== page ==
A year apart, on the same turnoff from "Route Pluto" in Baghdad, Army Capt. Sean English was killed and Army PFC Robert Bartlett was severely wounded by the high-powered devices known as "Explosively Formed Penetrators (EFPs)" supplied by Iran to terror proxies.
Tricia English, the widow of Capt. English, and Bartlett were among more than 100 veterans and Gold Star families who joined in a lawsuit -- Karcher et al v. Islamic Republic of Iran -- that went to trial this week in federal court.
Neither English nor Bartlett said Friday that they expected much, if any, compensation to result from the suit -- but that was not the point.
"We want to hold people accountable who have done this to our families," Tricia English said Friday at a National Press Club news conference.
"This is not about money for me. First and foremost, this is not about compensation," said Bartlett, 45, who has lived in several places in Arizona.
He said the suit would be worth the lengthy effort to bring it to trial "if it stops one person from getting killed and highlights what the Iranian regime has done to destabilize the region."
Judge Colleen Kollar-Kotelly in U.S. District Court for the District of Columbia this week heard three days of testimony from families, victims and experts, and took into the trial record reams of declassified documents and physical evidence of the EFPs to show Iran's complicity.
Kollar-Kotelly had ruled last year that Iran was properly served on the suit, but the Iranian regime, which does not recognize the jurisdiction of the court, was not represented at the trial, which Korral-Kotelly heard without a jury.
Gary M. Osen, managing partner of Osen LLC, the Hackensack, New Jersey, law firm for the plaintiffs, said Kollar-Kotelly was expected to issue a verdict, possibly by next summer, which could result in a default judgment against Iran.
The next likely step would be to pursue damages under the terrorism exception to the Foreign Sovereign Immunities Act, which has been used previously to sue state sponsors of terrorism, he said.
The lawsuit has been described as seeking $10 billion damages, but Osen said Friday that he didn't know where that number came from.
At the news conference Friday, Dr. Shean Eric Phelps, a former Army Green Beret combat medic and later an Air Force flight surgeon, spoke to the devastating effects of the EFPs.
As opposed to the crude roadside bombs, or Improvised Explosive Devices, that also took a heavy toll on U.S. troops, the EFPs were carefully designed and manufactured for maximum impact, and were set off by PITs, or Passive Infrared Triggers, which served as motion detectors, Phelps said. The U.S. never developed a counter-measure, Phelps said.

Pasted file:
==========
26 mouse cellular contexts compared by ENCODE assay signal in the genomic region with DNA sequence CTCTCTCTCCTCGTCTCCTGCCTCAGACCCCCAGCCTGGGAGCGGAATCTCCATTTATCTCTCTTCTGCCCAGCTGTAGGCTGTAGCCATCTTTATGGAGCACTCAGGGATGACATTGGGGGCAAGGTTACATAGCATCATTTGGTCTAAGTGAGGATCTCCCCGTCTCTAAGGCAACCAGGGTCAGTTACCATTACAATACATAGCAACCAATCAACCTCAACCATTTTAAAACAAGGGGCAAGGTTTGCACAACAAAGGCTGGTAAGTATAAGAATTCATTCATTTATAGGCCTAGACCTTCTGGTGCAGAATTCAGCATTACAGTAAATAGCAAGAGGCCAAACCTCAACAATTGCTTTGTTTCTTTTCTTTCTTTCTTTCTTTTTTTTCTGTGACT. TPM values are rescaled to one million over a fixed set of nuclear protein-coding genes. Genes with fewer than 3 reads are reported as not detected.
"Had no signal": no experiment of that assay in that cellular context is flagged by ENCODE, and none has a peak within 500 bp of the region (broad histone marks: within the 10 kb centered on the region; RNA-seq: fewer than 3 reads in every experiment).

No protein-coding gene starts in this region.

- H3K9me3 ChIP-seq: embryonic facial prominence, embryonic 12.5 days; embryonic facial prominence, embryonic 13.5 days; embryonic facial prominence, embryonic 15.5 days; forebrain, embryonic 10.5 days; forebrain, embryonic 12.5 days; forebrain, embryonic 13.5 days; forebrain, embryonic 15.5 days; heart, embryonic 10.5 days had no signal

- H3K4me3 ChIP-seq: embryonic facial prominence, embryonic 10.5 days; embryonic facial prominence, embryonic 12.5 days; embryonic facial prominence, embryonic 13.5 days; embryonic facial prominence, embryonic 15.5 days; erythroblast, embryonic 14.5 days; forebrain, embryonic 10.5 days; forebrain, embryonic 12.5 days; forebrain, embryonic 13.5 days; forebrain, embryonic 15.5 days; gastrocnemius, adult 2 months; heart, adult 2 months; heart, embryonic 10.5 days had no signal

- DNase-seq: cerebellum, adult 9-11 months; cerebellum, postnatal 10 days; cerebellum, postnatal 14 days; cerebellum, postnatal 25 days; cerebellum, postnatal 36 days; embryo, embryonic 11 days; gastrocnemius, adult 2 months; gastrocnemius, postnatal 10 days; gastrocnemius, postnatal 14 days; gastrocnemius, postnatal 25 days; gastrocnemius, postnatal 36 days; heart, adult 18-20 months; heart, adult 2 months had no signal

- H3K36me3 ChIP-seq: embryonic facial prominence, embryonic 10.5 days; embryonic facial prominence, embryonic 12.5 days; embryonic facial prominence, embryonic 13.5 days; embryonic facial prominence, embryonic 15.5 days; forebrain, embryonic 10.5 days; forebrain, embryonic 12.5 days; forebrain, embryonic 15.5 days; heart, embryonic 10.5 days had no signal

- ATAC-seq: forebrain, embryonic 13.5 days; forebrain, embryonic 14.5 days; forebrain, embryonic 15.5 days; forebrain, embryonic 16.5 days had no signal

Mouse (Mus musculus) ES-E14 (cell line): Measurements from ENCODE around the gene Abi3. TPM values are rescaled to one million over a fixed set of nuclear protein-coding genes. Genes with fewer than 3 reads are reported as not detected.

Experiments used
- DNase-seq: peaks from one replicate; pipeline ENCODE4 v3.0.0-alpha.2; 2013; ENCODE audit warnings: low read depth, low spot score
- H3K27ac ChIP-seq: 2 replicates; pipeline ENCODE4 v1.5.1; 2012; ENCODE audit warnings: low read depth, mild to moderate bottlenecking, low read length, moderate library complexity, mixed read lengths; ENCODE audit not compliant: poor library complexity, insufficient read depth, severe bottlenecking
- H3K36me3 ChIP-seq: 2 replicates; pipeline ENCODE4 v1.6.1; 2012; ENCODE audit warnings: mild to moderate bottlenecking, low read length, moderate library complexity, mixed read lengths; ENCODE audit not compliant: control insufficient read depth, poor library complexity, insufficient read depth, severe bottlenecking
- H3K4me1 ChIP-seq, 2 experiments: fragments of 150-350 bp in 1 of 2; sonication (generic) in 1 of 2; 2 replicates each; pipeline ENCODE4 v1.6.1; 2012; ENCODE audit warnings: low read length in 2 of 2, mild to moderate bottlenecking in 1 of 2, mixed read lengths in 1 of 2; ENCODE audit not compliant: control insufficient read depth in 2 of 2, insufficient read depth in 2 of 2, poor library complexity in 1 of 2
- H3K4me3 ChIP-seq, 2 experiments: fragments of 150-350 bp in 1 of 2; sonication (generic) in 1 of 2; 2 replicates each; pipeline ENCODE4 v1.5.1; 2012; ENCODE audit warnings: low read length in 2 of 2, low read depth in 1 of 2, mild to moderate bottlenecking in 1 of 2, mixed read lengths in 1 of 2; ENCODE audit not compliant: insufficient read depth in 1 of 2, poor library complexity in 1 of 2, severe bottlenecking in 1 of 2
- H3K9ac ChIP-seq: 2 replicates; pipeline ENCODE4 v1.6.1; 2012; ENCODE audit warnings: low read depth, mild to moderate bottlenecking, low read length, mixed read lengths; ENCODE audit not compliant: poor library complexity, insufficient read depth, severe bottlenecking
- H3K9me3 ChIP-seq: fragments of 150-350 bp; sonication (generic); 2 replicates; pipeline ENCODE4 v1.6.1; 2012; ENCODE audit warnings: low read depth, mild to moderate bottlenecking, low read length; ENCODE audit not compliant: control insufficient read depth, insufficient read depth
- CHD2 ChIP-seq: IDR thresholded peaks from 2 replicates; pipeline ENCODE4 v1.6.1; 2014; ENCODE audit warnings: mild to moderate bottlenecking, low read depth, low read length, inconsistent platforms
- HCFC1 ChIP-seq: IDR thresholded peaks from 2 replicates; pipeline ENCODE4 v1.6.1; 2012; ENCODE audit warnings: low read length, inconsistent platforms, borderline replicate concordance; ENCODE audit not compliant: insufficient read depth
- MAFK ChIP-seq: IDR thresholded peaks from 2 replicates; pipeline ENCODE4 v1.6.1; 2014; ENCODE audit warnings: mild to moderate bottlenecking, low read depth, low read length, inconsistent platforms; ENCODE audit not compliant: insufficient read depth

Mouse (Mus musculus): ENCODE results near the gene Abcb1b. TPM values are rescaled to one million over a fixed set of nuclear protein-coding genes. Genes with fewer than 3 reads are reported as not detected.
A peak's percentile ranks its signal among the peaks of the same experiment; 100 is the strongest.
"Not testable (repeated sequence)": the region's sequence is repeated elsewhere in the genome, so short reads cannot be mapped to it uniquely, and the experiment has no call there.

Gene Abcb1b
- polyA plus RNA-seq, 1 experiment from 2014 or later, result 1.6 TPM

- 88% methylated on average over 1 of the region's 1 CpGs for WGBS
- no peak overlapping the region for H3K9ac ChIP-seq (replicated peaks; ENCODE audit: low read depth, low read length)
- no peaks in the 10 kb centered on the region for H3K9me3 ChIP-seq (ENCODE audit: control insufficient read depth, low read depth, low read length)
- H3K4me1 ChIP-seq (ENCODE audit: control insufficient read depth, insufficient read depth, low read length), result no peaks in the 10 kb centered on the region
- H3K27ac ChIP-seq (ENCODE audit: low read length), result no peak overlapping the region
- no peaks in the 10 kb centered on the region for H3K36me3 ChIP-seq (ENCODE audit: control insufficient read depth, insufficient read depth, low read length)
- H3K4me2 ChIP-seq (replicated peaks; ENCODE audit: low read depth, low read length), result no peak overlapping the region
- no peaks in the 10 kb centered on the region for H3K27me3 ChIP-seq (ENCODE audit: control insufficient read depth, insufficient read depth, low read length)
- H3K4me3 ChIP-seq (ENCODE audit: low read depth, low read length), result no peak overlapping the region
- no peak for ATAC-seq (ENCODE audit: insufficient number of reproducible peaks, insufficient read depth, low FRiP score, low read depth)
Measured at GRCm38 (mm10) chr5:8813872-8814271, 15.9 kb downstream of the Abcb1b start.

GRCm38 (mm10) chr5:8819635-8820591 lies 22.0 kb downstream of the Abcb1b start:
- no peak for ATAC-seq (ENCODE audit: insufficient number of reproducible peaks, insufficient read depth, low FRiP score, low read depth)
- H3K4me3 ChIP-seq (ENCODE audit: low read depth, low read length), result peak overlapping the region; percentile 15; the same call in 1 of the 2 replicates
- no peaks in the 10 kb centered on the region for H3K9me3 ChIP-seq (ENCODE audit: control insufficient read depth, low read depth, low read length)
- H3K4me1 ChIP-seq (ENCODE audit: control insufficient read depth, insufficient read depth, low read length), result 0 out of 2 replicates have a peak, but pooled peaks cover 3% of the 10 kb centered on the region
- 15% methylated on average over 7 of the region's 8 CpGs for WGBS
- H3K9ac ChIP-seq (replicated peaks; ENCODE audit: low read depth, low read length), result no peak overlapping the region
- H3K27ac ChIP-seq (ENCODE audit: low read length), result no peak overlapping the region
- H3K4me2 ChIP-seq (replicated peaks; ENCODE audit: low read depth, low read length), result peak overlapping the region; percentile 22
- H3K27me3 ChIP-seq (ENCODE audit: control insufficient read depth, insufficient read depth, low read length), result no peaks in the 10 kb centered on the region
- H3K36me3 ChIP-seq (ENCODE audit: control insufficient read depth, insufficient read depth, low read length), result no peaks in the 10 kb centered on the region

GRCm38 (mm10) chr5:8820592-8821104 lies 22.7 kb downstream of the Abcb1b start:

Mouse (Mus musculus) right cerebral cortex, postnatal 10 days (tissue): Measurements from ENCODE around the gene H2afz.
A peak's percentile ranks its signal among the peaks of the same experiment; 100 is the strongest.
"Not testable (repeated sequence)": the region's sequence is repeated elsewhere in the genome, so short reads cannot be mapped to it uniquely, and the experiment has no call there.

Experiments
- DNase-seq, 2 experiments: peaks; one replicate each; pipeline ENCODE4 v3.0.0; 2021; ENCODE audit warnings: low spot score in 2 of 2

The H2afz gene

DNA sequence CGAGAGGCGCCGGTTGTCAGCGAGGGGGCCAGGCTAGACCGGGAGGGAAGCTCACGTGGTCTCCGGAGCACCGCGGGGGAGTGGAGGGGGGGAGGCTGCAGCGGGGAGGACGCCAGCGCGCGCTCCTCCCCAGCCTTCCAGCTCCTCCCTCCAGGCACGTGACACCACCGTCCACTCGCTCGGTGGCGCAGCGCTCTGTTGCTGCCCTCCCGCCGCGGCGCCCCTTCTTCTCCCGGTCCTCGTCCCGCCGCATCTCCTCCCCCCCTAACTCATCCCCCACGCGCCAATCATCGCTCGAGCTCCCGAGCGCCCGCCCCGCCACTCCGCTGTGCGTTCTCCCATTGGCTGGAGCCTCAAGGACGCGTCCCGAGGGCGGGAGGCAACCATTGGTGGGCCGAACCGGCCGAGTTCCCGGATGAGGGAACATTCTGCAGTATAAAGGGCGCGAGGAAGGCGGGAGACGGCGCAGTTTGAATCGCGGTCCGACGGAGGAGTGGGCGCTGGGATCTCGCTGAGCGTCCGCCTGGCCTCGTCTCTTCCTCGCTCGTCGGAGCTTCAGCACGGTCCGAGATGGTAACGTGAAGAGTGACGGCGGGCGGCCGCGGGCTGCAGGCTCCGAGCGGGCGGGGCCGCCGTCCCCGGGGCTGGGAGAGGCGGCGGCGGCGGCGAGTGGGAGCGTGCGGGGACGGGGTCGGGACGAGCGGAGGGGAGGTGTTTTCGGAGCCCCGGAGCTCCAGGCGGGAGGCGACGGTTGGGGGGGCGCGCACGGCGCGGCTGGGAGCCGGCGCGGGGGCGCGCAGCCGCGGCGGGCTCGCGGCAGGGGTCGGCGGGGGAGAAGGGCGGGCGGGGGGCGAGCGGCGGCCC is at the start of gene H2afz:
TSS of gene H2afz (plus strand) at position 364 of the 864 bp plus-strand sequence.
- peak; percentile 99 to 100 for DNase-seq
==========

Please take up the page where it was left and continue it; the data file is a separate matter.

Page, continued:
"It takes a level of sophistication only seen in advanced technology," Phelps said of the EFPs. The devices shredded the U.S. up-armored Humvees and the MRAPs, or Mine Resistant Ambush Protected vehicles, which replaced them.
The thickness of the armor offered little defense against them, he said. "It pretty much goes through anything known to man" by sending out penetrator slugs and a copper shaped charge at speeds of more than 4,800 mph, Phelps said.
The effect was that "the armor of the Humvee becomes part of the weapon -- it turns the armor into a blender," he said.
Osen said the weapons were developed by the "tradecraft" of the Lebanese Hezbollah and manufactured by Iran. He attributed the distribution to terrorists in Iraq directly to Qasem Suleimani, a major general in the Iran's Islamic Revolutionary Guard Corps (IRGC) and commander of the IRGC's Quds Force.
In May 2005, Robert Bartlett said he was on a presence and reconnaissance patrol of up-armored Humvees and was making the turn off Route Pluto to a street known as Brewers road when an EFP tore into his vehicle.
Staff Sgt. William Brooks was killed and Cpl. Todd Bishop lost his legs. Bartlett would undergo five years of surgeries and rehabilitation at Walter Reed Army Medical Center.
"It's actually a miracle I'm at this table with you," he said.
Tricia English said her husband's vehicle was making the same turn onto Brewers road in December 2006. "He was in the passenger's seat. They took a direct hit from an EFP. Sean was the only casualty," she said.
She noted that he died on Dec. 3, 2006, 12 years to the day that the trial started in Kollar-Kotelly's court.
English, of Columbus, Ohio, said she had to go back-and-forth with the Department of Veterans Affairs before she was permitted to have one of his favorite sayings engraved on the headstone: "Do the harder right over the easier wrong."
-- Richard Sisk can be reached at Richard.Sisk@Military.com.